OK, so I’m not going to say too much today, but will instead point you towards a rather nice little puzzle that has been presented by the New York Times. It is not hard and is in fact a rather easy puzzle. They explain it as follows …

*A short game sheds light on government policy, corporate America and why no one likes to be wrong.*

*Here’s how it works:*

*We’ve chosen a rule that some sequences of three numbers obey — and some do not. Your job is to guess what the rule is.*

*We’ll start by telling you that the sequence 2, 4, 8 obeys the rule:*

* *

*Obeys the rule*

*Now it’s your turn. Enter a number sequence in the boxes below, and we’ll tell you whether it satisfies the rule or not. You can test as many sequences as you want.*

… and so the fun begins, you get to form a hypothesis and you can then test that hypothesis as many times as you like. Once you are ready, you can then click another button to find out if your hypothesis is correct.

Now what makes this rather interesting is that it is really all about how we (humans) think and solve problems. I’ll not reveal the punchline, but rather will simply encourage you to give it a go.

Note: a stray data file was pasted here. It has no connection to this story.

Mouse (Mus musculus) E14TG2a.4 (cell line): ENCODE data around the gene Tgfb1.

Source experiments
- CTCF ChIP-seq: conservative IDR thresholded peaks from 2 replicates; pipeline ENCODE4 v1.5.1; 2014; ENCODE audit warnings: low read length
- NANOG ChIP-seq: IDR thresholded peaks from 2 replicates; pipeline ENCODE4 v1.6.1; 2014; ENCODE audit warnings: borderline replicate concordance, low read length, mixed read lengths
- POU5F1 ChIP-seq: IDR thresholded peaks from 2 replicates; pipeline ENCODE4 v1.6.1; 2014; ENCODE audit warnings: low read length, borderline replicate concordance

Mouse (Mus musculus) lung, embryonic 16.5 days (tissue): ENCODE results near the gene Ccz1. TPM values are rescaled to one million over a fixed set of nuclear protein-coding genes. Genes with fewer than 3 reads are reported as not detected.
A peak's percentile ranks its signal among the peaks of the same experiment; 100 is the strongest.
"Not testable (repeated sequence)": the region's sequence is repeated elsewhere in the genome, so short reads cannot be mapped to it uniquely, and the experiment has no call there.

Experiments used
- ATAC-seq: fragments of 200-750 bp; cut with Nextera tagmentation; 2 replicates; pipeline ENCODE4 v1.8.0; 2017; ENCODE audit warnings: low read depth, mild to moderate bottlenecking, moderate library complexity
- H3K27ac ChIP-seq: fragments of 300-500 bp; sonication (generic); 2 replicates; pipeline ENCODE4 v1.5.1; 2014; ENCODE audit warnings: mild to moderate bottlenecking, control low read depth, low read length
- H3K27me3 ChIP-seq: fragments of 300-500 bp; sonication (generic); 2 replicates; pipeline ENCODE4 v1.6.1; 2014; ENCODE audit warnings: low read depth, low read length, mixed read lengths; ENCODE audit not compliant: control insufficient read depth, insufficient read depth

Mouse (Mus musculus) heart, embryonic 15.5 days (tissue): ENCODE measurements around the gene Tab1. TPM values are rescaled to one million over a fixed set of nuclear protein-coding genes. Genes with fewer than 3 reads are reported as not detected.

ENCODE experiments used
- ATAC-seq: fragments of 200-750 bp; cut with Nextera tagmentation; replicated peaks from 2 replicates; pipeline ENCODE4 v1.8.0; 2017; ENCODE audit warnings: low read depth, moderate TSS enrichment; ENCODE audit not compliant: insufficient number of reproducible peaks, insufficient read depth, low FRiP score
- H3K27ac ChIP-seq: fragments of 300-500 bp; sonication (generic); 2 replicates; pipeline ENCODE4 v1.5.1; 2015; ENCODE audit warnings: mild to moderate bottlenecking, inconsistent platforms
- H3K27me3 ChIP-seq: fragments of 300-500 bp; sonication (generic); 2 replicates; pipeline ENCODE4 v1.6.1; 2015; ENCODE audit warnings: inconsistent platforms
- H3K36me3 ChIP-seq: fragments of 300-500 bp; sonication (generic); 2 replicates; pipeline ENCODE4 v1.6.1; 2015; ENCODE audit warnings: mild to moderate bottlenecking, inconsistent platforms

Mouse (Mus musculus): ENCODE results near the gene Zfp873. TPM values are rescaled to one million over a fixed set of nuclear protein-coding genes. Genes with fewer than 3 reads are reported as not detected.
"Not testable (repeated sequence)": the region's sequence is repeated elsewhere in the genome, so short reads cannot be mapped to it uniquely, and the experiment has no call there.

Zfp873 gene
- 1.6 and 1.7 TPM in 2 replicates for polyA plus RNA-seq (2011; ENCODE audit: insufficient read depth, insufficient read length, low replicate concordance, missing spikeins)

So there are two options for you …

- Hey yes, I’ll play
- No time right now for puzzles, just cut to the chase and please explain (be warned, once you read it will spoil the puzzle) – if so, then just under the puzzle you will find a small link to bypass it.

To take part …

**===> click here. <===**

As an aside, Barry Nalebuff, a Yale professor and game-theory specialist, suggested this problem and helped them to put it in a larger context.

Lol I got like 8 no’s before I got it. It tricked me in the fact I tried every complex/ abstract correlation I could think of because I thought they were trying to be tricky :p (hands on a clock, ect)

Is it ok to feel proud by the fact that not only I got the answer right, but I did what was supposed to be done?

It’s the small victories that count.